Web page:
For some taxpayers, the stress of tax season starts whenever those first W-2s appear in mailboxes. For most people though, it isn’t until sometime around the beginning of spring when the anxiety blooms right along with the flowers. Some of this distress arises from an uncertainty as to whether they will be receiving a refund or expected to pay more. However for many taxpayers, the fear of being audited turns the proverbial taxman into a bogeyman worse than most childhood monsters. The good news is there are a few basic suggestions to help avoid a tax audit.
The first consideration when attempting to avoid a tax audit is to be prepared with all of your information before you even start the filing process. Depending on your situation, there are several potential items you will need before you begin, including:
- W-2 forms from any employers for whom you’ve worked over the past year
- 1099 forms for income other wages, salaries and tips (such as unemployment or self-employment)
- Other end-of-year income statements from banks or investment companies
- Mortgage information
- Utility statements (for self-employed)
Failure to include this information, especially if you used any of them the previous year, could set up a red flag and trigger an audit. If you do have significant changes from prior year returns (such as drastic changes in income, deductions or even dependants), make sure you include documentation to support this discrepancy, including additional forms and worksheets wherever available. It’s possible that these changes will still set off the automated system, but if you have provided enough documentation, an actual IRS agent may be able to examine your return and decide that you can avoid a tax audit.
In addition, it’s a good idea to be additionally prepared for an audit if you are employed in a certain capacity. Some positions that deal largely with cash income, such as restaurant and bar employees or beauticians, are frequent targets for audits. Other targets include occupations that normally handle their own bookkeeping, such as lawyers, doctors and accountants. Again, the key is to make sure you have all your documentation in order.
Be Honest and Accurate
American author and humorist Mark Twain once said, “If you tell the truth, you don’t have to remember anything.” While this is obviously not the only thing that matters when it comes to taking the best steps to avoid a tax audit, it is certainly shouldn’t be ignored. Many people are tempted to neglect reporting compensation received “under the table” or portions of their self-employment income, figuring that there is no incriminating paper trail. However, self-employed contractors are already targets for audits, and again, income discrepancies from one year to the next raise flags. Also make sure that you can justify deductions. While receipts are good documentation to prove expenditures, that doesn’t mean said expenditures will be considered acceptable deductions.
Along the lines of deductions, it’s important that you understand accurate deduction amounts and limits if you’re looking to avoid a tax audit. Keep in mind that the price you originally paid for an item will not necessarily be the amount you can write off if you donate that item. Many charitable organizations actually have guides which can tell you how much the IRS will let you deduct for various donations.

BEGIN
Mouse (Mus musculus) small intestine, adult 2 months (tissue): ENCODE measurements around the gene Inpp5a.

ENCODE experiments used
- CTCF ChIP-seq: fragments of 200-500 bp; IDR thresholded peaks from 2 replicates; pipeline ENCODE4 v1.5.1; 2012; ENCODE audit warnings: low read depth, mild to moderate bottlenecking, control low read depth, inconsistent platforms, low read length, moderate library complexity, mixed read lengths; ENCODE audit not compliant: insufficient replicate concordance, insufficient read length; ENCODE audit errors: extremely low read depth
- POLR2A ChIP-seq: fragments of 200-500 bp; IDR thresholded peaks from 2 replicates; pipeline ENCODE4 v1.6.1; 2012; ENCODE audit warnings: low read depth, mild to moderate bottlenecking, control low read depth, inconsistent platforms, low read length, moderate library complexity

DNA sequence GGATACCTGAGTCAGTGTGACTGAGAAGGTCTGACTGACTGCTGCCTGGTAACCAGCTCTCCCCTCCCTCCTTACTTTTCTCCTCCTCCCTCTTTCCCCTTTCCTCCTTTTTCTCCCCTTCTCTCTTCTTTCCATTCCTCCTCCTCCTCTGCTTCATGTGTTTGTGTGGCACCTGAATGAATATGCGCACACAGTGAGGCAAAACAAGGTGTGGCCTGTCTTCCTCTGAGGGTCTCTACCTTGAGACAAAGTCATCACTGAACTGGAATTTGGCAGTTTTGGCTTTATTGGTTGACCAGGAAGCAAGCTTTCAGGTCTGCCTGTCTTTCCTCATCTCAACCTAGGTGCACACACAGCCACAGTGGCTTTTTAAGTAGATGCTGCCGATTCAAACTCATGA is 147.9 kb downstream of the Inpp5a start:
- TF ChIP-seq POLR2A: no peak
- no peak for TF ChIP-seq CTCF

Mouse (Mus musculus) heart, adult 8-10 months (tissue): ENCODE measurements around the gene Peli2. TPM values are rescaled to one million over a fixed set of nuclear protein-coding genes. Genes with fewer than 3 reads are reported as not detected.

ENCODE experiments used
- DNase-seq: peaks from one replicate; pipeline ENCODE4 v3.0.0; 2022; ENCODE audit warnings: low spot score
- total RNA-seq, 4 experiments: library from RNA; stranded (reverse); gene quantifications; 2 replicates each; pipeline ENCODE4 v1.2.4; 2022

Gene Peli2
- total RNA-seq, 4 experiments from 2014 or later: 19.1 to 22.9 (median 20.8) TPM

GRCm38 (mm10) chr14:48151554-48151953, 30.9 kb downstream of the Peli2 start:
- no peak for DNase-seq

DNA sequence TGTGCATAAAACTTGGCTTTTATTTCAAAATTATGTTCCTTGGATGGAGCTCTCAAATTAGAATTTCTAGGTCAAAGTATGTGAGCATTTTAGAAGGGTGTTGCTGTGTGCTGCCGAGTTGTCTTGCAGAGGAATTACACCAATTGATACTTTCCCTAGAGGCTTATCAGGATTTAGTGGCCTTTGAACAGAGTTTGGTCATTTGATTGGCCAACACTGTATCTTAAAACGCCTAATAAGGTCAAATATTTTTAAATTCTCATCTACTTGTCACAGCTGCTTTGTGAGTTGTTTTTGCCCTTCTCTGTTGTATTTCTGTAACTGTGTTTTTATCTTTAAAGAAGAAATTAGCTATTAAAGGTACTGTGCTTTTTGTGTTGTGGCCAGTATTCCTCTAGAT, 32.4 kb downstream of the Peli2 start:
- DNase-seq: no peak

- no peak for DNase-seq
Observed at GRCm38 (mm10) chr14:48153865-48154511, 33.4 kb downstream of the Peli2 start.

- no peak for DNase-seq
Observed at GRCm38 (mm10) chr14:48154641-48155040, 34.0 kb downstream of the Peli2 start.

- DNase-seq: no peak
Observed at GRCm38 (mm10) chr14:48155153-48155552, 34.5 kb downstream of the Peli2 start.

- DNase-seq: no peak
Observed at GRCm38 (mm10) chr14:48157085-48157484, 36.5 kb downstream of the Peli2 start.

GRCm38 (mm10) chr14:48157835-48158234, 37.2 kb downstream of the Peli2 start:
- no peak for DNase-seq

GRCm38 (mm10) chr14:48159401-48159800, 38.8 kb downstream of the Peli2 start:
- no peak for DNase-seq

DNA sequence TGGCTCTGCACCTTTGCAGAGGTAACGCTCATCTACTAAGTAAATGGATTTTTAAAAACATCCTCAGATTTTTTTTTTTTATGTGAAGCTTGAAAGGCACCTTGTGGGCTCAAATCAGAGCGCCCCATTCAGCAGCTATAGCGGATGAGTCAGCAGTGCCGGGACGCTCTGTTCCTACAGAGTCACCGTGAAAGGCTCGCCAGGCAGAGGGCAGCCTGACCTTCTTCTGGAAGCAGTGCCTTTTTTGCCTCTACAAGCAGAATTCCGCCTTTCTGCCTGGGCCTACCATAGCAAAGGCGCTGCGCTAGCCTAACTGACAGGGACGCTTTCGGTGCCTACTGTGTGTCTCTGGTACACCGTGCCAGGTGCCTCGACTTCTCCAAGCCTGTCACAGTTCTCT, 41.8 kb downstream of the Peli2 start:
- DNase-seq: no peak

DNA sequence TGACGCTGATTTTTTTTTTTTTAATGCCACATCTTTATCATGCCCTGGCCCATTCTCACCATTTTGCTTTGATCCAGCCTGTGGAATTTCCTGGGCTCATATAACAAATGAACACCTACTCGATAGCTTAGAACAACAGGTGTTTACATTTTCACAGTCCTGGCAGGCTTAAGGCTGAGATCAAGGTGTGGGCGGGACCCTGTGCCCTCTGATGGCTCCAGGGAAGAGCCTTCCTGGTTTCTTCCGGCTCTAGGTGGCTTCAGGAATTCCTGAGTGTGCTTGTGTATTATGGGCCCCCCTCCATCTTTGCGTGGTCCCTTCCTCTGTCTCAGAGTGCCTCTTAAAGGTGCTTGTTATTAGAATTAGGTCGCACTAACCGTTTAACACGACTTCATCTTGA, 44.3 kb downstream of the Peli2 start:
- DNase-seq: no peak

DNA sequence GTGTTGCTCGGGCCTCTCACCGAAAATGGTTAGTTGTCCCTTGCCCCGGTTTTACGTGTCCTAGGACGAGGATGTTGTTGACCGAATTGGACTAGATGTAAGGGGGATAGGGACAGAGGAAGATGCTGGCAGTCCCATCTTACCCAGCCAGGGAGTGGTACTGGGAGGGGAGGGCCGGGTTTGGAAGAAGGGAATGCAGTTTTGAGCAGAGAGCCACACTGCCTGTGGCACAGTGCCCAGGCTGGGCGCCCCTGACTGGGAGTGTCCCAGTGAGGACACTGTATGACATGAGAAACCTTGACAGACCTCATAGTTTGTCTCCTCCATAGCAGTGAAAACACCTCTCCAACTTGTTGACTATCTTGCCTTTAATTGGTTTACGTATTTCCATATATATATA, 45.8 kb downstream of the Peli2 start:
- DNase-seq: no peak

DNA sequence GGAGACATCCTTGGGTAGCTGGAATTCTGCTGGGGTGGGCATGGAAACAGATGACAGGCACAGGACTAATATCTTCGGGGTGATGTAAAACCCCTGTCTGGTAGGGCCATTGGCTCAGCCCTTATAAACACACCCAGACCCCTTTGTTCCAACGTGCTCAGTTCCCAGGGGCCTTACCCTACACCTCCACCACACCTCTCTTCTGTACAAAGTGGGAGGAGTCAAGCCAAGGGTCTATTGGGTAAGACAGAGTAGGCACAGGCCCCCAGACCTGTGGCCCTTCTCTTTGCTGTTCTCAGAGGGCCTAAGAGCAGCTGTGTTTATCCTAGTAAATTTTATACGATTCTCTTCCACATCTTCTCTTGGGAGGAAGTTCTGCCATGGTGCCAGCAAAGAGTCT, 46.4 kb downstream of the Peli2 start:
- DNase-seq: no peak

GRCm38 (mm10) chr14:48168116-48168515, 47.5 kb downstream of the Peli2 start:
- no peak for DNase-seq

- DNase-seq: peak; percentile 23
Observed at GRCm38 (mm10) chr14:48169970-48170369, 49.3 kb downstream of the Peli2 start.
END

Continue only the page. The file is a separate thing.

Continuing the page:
Accuracy is also key in filing your tax returns. Double check all of your numbers and calculations (especially if you are paper filing) before officially submitting your return. One of the most common mistakes people make when filling out their returns is an incorrect Social Security number. While this won’t automatically trigger an audit, it could potentially delay any refunds you might have coming to you. However, a simple mistake with the entry of a deduction might put you on the radar.
Know How and When to File
While many people still prefer to file the old fashioned way, using paper forms and pen, the general trend among taxpayers is moving toward filing electronically. A few interesting statistics about this trend:
- The first electronically filed tax return was received by the IRS in January of 1986.
- Only three years later, tax returns were able to be filed by residents in 36 states.
- By 1990, any taxpayer in the country expecting a refund was able to file electronically.
- In 2010, almost 70 percent of individual tax returns were filed electronically.
- According to the IRS, the error rate of electronic filing is only about .5 percent, as opposed to almost 21 percent with paper filing.
In addition to the lower chances of mistakes, personal tax preparation software reduces your chances of being audited. E-filing also ensures that you get a confirmation from the IRS within 24 hours of submitting your return, and as this process saves the IRS agents from having to retype your return at their service center, it also speeds up the time to get your refund.
If the time to get your refund isn’t an issue (or if you aren’t expecting a refund), most experts will say it’s still more beneficial to e-file. However if you want to avoid a tax audit, those same experts will suggest waiting until the last minute, or even filing an extension, as most returns being selected for auditing are chosen early in the season.
Tax preparation can be a nightmare, even if you’re expecting a refund and aren’t necessarily worried about being put under the microscope after all of your time and effort. Unfortunately sometimes it’s not up to you. However these simple suggestions should give you the basic tools you need to do everything in your power to avoid a tax audit. And once you’ve submitted your return, go out and smell those blooming flowers. You’ve earned it.